I will have a hard copy with my signature sent to you as well. But this mail be treated as my resignation.

With warmest personal regards,
Pratap Bhanu Mehta

Cc: Chancellor, Rudrangshu Mukherjee

Mehta’s resignation was followed by another reputed personalities withdrawal from the Ashoka University. Following is the letter of Arvind Subrahmaniam.

Dear Malabika,

As you know, I came to Ashoka University with the aim of teaching students, and building a centre for economic policy to build our national capacity for high-quality research, analysis and communication. With the University’s support, especially of key trustees, the Centre has been taking shape – with events, research projects, teams of talented researchers, and resources – beyond what I could have hoped for, especially considering the pandemic-induced constraints. The exciting sense was growing that some of our long-term goals would be achieved. And I was really enjoying getting to know and work with the brilliant students and colleagues of Ashoka.

However, the circumstances involving the “resignation” of Professor Pratap Bhanu Mehta, who is not just a dear friend but a truly inspirational national figure, have devastated me. I am acutely aware of the broader context in which Ashoka and its trustees have to operate, and have so far admired the University for having navigated it so well.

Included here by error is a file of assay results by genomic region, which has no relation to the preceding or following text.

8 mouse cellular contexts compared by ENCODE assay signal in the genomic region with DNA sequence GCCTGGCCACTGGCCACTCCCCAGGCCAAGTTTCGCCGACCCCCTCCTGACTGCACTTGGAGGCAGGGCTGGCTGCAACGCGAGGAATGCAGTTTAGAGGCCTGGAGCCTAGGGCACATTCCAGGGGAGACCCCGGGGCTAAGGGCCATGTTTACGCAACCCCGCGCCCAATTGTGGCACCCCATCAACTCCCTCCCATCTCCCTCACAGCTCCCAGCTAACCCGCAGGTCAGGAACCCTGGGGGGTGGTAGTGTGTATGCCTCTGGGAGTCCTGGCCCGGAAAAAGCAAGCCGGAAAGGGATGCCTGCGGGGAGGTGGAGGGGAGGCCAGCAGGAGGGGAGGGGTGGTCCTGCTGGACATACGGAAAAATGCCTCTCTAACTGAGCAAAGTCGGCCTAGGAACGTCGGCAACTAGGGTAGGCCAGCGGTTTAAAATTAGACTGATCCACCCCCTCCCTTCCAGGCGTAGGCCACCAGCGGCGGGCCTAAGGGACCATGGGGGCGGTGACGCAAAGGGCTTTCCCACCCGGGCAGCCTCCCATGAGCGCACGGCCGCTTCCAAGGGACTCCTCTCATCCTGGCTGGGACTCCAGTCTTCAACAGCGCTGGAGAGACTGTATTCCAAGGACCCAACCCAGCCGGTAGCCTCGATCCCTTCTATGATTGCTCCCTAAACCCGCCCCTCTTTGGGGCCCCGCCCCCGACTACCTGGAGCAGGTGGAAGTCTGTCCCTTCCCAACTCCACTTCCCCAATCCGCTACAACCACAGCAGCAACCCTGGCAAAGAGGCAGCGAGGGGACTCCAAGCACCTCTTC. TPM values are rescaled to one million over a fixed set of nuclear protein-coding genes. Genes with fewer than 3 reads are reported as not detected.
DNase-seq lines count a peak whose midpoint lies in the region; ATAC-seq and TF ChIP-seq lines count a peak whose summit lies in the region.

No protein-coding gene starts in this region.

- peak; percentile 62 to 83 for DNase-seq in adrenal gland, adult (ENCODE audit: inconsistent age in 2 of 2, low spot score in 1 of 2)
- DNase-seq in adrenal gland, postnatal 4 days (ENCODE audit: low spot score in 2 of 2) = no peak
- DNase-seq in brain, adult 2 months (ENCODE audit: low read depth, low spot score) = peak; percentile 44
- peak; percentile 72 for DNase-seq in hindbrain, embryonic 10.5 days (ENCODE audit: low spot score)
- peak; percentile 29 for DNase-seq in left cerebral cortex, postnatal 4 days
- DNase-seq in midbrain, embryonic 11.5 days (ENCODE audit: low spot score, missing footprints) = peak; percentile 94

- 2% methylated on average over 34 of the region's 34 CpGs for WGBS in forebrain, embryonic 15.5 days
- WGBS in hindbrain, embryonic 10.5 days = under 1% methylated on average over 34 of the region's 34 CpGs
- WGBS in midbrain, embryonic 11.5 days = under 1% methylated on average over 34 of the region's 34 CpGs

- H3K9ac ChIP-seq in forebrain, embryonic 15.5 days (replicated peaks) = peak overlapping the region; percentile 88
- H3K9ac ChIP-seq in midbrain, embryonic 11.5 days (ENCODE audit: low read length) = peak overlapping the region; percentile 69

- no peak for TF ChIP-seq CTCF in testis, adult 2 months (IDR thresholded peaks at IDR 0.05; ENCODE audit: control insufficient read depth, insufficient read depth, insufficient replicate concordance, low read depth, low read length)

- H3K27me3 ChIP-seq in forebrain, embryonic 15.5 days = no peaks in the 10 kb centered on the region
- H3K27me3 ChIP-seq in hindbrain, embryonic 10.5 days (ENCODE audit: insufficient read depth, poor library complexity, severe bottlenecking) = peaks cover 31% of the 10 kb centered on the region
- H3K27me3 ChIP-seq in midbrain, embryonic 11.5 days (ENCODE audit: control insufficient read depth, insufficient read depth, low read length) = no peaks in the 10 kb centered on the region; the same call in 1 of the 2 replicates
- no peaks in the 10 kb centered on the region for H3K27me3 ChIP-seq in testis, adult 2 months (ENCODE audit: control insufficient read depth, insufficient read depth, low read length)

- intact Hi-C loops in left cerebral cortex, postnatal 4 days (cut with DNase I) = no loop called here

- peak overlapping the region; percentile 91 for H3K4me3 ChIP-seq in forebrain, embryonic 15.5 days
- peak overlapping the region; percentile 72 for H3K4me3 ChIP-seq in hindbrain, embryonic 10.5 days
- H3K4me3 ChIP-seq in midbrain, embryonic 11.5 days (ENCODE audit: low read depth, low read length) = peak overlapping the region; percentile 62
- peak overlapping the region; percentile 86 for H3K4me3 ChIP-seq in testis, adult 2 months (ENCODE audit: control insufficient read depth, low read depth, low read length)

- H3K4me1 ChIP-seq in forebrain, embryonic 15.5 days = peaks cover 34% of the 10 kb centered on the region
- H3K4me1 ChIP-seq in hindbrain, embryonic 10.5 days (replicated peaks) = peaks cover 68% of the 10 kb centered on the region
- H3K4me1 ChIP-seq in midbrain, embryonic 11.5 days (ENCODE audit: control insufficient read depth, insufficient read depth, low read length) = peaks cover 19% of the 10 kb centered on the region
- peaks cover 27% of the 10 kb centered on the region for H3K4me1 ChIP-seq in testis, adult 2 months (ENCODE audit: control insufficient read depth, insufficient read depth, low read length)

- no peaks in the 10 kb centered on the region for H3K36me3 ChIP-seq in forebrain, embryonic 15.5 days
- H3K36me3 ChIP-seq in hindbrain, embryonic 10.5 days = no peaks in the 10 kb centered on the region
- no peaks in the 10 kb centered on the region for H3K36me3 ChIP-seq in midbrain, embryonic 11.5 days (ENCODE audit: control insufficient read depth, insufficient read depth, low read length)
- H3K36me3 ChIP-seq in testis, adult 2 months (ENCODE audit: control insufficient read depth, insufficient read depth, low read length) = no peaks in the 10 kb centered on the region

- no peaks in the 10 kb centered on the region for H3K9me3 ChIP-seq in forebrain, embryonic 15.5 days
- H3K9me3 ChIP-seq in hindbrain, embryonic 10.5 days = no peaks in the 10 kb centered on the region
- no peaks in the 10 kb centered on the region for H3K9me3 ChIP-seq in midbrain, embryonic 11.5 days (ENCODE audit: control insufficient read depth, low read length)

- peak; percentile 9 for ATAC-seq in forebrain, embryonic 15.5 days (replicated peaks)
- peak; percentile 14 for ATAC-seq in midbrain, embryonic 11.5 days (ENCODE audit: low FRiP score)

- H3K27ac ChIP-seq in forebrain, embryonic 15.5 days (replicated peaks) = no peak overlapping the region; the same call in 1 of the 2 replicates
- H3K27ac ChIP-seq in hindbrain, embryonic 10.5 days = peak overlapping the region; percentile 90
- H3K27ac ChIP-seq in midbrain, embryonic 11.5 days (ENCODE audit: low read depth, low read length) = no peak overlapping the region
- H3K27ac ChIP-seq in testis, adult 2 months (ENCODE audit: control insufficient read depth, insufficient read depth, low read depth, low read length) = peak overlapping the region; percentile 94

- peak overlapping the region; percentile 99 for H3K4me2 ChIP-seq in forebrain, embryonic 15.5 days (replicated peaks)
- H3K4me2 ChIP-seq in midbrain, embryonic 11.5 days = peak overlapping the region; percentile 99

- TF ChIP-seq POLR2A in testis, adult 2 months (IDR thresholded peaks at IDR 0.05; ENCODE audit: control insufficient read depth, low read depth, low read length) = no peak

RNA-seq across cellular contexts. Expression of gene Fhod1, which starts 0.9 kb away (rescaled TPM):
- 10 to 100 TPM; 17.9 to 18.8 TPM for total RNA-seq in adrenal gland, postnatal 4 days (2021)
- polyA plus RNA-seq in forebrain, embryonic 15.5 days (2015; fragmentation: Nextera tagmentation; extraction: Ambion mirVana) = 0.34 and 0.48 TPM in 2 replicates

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But that someone of such integrity and eminence, who embodied the vision underlying Ashoka, felt compelled to leave is troubling. That even Ashoka – with its private status and backing by private capital – can no longer provide a space for academic expression and freedom is ominously disturbing. Above all, that the University’s commitment to fight for and sustain the Ashoka vision is now open to question makes it difficult for me to continue being part of Ashoka.

So it is with a sense of deep regret and profound sadness that I am writing to submit my resignation from the University which will take effect from the end of this academic year. I wish you and the University, and especially its gifted and motivated students – who are the heart of Ashoka – success in the future.

Sincerely,
Arvind

PS: As a courtesy to my colleagues in the economics department, and in the interests of transparency, I will be sharing this email with them.

Before the New Education Policy 2020 is implemented, these developments in a very eminent private university, which is supposed to be independent of any political government, project what could be the future vision of our education. Very sad.

Prof. M. Sridhar Acharyulu
Prof. M. Sridhar Acharyulu
Author is former Central Information Commissioner and Professor of Law at Bennett University